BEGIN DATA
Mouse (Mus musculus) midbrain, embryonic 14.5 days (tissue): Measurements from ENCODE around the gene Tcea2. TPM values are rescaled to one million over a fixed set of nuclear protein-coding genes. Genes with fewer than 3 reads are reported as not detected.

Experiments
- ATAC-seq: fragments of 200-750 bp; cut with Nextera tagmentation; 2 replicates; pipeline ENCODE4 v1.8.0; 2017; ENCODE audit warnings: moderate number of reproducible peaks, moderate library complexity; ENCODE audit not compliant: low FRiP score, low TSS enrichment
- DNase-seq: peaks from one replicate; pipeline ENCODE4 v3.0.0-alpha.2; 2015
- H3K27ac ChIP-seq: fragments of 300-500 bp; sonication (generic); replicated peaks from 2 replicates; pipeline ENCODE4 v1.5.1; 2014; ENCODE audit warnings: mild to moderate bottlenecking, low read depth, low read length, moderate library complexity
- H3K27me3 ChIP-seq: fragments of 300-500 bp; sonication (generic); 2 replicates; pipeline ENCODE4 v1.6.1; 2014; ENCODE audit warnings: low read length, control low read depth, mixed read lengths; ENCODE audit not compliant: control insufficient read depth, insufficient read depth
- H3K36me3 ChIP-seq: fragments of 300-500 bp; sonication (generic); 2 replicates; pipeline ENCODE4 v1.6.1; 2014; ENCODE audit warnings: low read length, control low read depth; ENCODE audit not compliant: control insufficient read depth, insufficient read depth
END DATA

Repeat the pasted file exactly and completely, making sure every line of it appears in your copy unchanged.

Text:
Mouse (Mus musculus) midbrain, embryonic 14.5 days (tissue): Measurements from ENCODE around the gene Tcea2. TPM values are rescaled to one million over a fixed set of nuclear protein-coding genes. Genes with fewer than 3 reads are reported as not detected.

Experiments
- ATAC-seq: fragments of 200-750 bp; cut with Nextera tagmentation; 2 replicates; pipeline ENCODE4 v1.8.0; 2017; ENCODE audit warnings: moderate number of reproducible peaks, moderate library complexity; ENCODE audit not compliant: low FRiP score, low TSS enrichment
- DNase-seq: peaks from one replicate; pipeline ENCODE4 v3.0.0-alpha.2; 2015
- H3K27ac ChIP-seq: fragments of 300-500 bp; sonication (generic); replicated peaks from 2 replicates; pipeline ENCODE4 v1.5.1; 2014; ENCODE audit warnings: mild to moderate bottlenecking, low read depth, low read length, moderate library complexity
- H3K27me3 ChIP-seq: fragments of 300-500 bp; sonication (generic); 2 replicates; pipeline ENCODE4 v1.6.1; 2014; ENCODE audit warnings: low read length, control low read depth, mixed read lengths; ENCODE audit not compliant: control insufficient read depth, insufficient read depth
- H3K36me3 ChIP-seq: fragments of 300-500 bp; sonication (generic); 2 replicates; pipeline ENCODE4 v1.6.1; 2014; ENCODE audit warnings: low read length, control low read depth; ENCODE audit not compliant: control insufficient read depth, insufficient read depth